Zillow predicts in 2014, homeownership rate will decrease by 65% for the first time since 1996. Humphries says that "homeownership level proved unsustainable and during the housing recession and recovery the homeownership rate has floated back down to a more normal level, and we expect it to break 65% for the first time since the mid-1990s."

5. Americans will move

With the new lending regulations, it is more difficult for Americans to borrow more and it will make them move to a less expensive and more affordable location like Portland, Denver, Austin, Richmond, Dallas, Houston, San Antonio, Atlanta, and Raleigh.

Zillow: National mortgage rates, 30-year, fixed-rate


Can We Avoid Another Financial Crisis?

According to the article "Five Financial Reforms That Would Prevent Crises and Promote Prosperity" written by Richard M. Salsman for, he explains that Timothy Geithner has the caused the financial crisis to happen in 2008. Geithner has over twenty-five years of experience in public finance, whether at Treasury (1988-2003, 2009-2012) or as president of the New York Federal Reserve (2003-2009). The U.S. financial sector is one of the most regulated system pre-2008 and there are some things that could have been done to prevent the financial crisis. In the next section, here are five things Salsman explains that reformers should identify and fix these issues before another financial crisis happens again.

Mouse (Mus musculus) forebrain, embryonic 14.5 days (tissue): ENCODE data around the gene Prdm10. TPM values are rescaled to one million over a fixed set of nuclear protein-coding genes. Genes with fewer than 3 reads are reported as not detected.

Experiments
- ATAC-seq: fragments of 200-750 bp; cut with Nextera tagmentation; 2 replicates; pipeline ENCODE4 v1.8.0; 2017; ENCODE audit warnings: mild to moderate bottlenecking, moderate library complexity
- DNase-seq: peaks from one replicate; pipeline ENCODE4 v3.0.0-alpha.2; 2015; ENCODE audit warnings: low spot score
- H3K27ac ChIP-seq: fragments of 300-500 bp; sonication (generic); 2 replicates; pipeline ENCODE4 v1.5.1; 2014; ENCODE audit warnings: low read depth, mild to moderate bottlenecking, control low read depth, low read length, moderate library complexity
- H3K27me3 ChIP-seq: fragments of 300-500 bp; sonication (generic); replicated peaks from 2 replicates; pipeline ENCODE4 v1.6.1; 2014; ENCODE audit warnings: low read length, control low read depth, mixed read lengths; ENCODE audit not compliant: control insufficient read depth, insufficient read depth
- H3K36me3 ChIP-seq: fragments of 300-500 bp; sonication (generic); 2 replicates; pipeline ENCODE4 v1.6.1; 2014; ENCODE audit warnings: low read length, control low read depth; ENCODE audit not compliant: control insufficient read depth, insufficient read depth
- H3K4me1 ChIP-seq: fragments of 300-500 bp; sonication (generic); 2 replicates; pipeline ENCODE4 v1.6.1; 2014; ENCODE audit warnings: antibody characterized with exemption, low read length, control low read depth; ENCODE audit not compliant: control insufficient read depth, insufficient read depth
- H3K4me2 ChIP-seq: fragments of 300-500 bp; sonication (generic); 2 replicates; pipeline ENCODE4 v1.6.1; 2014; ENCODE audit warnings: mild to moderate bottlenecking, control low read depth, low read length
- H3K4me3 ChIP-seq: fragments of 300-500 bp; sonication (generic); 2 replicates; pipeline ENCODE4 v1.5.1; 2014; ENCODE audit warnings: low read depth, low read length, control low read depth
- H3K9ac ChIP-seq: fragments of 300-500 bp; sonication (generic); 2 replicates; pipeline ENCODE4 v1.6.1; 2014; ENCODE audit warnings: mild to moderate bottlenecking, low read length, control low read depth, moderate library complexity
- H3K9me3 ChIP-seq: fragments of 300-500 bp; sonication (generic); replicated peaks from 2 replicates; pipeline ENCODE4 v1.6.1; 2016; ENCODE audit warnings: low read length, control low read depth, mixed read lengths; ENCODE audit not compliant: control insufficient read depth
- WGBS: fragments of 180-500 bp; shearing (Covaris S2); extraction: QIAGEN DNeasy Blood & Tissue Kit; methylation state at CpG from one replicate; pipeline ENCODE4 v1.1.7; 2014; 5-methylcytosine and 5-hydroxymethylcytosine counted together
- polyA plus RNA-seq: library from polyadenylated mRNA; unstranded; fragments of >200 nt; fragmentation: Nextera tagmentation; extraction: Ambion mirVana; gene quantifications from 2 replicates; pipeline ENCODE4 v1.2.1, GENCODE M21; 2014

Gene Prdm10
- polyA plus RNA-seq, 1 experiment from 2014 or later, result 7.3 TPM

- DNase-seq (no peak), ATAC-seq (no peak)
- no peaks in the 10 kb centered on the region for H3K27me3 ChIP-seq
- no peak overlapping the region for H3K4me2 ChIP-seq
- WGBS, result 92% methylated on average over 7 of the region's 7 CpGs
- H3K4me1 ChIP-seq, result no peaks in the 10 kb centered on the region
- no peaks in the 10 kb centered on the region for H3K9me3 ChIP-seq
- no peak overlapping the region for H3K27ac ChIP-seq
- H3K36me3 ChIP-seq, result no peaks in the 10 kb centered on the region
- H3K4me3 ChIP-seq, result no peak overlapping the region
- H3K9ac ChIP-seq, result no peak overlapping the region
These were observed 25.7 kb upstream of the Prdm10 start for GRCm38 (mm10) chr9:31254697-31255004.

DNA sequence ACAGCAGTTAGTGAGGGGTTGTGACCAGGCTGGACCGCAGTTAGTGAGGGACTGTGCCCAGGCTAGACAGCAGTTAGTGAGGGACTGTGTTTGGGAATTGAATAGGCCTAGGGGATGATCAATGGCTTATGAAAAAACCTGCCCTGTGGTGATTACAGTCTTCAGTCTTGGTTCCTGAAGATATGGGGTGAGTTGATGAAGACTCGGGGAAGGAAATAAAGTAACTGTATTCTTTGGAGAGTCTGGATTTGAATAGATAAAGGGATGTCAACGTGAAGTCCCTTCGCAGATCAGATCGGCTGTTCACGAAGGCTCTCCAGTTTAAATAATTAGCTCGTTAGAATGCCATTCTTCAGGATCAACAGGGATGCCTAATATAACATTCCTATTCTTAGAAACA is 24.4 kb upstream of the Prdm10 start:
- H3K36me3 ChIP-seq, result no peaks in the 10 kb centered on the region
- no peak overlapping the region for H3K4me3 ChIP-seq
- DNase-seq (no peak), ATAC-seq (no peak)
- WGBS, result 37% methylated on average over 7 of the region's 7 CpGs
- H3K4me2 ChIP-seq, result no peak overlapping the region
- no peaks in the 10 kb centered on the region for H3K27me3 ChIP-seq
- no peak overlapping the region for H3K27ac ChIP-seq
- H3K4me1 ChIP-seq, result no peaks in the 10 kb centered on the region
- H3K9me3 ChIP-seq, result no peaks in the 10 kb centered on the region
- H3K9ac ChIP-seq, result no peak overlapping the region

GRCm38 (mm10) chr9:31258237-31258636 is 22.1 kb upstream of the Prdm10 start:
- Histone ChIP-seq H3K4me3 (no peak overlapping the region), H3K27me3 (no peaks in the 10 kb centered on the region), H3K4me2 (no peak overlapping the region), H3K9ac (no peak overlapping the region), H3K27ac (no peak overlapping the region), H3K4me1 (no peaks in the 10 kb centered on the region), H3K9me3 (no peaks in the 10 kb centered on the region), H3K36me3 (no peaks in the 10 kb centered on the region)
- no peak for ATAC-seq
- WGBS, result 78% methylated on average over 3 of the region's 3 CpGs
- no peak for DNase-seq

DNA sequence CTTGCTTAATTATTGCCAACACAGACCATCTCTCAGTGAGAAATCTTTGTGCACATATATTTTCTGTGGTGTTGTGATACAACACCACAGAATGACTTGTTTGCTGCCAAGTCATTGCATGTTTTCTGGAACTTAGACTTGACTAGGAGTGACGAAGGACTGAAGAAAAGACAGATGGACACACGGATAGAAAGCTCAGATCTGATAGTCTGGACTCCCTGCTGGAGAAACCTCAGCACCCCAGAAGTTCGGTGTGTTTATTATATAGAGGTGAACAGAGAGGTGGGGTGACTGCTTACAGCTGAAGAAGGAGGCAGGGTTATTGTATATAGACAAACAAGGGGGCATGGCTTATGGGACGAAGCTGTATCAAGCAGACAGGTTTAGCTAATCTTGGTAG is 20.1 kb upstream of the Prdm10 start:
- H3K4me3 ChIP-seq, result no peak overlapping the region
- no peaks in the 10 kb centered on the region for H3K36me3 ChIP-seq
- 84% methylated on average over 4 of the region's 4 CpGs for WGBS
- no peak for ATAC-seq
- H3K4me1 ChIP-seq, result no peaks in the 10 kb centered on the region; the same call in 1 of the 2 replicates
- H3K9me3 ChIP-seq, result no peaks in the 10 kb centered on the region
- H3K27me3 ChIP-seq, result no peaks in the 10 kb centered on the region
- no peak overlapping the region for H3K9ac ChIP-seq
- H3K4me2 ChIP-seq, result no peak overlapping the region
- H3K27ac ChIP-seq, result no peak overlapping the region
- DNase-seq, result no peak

1. The Federal Reserve and the yield curve. The Federal Reserve should be phased out and replaced with a gold standard free of political manipulation. The U.S. had a well-functioning gold standard with no central bank and minimal financial regulation for most of its first 125 years (1790-1913).